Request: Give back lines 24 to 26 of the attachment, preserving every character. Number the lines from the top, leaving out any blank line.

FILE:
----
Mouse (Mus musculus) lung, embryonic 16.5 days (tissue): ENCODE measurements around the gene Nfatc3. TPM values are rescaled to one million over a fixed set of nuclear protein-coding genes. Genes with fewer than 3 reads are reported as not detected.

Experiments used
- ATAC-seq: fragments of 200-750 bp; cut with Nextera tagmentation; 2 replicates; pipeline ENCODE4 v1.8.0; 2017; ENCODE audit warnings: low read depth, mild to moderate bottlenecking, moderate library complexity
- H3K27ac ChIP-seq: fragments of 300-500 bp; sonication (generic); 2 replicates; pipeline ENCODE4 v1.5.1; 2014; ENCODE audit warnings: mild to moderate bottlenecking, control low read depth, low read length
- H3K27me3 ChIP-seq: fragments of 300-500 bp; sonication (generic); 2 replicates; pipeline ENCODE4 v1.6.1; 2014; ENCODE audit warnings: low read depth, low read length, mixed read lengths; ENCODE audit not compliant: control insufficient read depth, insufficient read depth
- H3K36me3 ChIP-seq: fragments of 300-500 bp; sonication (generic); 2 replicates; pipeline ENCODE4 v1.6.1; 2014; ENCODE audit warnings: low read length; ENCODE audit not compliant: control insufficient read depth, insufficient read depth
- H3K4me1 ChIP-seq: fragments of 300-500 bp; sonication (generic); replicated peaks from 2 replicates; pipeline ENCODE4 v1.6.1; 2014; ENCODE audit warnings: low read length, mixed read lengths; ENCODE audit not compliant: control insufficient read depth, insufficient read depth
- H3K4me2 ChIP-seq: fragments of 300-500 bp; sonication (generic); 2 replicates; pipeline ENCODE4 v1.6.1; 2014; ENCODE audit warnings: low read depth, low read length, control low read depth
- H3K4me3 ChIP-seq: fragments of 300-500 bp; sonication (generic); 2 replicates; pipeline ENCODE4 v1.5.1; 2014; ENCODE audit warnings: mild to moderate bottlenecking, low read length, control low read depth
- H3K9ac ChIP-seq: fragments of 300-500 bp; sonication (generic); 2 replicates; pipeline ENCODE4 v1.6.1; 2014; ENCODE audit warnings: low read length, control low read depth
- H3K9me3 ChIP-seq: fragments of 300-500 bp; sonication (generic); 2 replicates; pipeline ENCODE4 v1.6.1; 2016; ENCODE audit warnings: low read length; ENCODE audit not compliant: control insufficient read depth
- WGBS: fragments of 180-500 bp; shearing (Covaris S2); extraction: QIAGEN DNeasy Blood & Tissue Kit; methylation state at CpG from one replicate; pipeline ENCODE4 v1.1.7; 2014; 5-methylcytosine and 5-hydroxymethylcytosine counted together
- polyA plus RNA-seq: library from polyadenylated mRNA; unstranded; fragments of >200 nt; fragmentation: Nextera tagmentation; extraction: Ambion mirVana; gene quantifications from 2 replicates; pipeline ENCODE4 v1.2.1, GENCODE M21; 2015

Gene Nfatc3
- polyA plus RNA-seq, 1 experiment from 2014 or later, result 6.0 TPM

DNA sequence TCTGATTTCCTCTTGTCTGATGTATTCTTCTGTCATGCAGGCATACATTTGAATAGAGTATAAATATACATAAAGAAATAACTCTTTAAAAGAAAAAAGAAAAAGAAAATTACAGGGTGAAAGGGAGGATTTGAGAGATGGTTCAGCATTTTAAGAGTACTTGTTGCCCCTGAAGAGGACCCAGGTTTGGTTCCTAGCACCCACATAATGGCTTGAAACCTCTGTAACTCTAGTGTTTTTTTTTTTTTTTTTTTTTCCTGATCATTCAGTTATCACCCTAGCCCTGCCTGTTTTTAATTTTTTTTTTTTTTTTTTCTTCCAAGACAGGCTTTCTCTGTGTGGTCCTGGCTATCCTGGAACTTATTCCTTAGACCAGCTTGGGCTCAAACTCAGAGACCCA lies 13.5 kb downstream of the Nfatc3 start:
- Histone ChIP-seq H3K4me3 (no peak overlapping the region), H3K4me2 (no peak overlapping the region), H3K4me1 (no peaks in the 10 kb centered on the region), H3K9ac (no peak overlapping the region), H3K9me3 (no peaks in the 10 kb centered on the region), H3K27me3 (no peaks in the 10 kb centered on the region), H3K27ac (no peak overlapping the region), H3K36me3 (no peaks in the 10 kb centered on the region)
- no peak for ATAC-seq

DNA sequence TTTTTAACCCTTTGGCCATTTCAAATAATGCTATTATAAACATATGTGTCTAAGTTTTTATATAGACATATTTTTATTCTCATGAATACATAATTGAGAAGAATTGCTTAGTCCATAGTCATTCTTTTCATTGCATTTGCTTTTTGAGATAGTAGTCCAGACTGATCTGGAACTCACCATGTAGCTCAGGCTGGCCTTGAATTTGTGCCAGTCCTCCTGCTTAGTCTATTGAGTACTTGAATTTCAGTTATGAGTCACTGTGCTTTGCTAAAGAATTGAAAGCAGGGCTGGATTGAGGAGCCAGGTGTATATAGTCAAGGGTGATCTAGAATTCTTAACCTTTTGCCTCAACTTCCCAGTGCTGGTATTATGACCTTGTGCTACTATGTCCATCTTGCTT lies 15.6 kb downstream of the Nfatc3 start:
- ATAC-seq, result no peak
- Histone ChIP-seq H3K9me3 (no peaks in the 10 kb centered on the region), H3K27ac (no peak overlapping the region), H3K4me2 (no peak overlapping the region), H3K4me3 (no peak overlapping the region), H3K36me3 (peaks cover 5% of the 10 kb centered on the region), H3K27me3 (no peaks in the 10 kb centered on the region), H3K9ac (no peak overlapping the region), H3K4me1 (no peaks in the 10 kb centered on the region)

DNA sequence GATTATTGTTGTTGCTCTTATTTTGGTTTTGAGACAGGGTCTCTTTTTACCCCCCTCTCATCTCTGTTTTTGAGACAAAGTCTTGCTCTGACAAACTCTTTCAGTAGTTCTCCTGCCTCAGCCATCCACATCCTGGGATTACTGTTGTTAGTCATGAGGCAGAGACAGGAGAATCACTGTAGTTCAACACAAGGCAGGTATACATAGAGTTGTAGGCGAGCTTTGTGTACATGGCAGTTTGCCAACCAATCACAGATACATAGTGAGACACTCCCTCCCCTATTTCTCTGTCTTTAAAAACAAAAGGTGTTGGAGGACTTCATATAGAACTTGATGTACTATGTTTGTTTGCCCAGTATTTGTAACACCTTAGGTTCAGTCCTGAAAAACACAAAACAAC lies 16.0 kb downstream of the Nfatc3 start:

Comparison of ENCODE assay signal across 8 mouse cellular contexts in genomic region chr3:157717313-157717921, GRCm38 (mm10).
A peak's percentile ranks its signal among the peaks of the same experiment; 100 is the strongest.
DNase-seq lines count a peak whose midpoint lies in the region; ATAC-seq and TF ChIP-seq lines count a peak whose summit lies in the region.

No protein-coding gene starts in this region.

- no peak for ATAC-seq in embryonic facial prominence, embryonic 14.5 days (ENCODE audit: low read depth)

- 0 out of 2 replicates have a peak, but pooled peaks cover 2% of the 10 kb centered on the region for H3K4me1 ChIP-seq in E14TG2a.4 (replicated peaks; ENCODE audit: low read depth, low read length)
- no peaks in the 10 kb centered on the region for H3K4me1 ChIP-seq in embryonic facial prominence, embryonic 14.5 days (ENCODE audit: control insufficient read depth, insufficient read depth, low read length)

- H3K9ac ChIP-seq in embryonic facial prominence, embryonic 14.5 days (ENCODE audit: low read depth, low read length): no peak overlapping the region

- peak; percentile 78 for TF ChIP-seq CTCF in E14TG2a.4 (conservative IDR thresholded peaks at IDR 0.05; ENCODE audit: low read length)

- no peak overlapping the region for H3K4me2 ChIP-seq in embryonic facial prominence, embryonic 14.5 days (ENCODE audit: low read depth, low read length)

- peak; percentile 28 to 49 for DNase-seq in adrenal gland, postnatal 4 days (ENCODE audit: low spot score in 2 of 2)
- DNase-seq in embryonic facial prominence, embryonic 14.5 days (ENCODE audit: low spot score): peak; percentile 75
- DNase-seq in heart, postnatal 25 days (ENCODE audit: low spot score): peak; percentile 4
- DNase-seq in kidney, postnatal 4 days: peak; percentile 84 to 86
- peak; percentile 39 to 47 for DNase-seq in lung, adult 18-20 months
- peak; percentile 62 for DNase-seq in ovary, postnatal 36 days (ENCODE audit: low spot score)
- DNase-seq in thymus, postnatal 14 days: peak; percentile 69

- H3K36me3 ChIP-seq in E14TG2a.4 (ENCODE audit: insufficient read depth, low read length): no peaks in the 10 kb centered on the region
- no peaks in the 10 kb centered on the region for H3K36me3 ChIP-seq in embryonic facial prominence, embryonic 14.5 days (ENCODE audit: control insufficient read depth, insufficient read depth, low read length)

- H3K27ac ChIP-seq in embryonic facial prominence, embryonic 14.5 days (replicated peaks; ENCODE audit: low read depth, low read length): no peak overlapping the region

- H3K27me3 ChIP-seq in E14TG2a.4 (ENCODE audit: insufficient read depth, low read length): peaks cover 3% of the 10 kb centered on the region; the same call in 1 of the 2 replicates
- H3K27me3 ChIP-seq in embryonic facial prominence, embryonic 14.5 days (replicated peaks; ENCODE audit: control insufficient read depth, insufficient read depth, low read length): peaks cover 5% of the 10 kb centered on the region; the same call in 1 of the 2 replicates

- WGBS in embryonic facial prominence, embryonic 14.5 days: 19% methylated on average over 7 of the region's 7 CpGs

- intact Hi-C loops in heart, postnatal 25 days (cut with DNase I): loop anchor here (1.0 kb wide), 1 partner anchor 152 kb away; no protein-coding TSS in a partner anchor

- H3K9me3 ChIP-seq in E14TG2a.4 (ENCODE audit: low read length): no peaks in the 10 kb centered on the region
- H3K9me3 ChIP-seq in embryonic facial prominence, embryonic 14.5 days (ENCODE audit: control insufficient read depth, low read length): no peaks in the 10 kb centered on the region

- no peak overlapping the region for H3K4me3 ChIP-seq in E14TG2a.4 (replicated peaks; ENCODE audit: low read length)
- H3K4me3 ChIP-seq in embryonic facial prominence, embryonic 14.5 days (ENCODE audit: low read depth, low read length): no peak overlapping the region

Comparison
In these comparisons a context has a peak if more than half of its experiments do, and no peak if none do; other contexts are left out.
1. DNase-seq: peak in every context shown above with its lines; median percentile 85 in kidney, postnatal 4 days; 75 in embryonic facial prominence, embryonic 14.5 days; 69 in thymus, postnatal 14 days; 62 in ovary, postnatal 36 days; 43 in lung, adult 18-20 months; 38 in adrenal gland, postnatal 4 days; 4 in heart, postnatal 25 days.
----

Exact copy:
A peak's percentile ranks its signal among the peaks of the same experiment; 100 is the strongest.
DNase-seq lines count a peak whose midpoint lies in the region; ATAC-seq and TF ChIP-seq lines count a peak whose summit lies in the region.

No protein-coding gene starts in this region.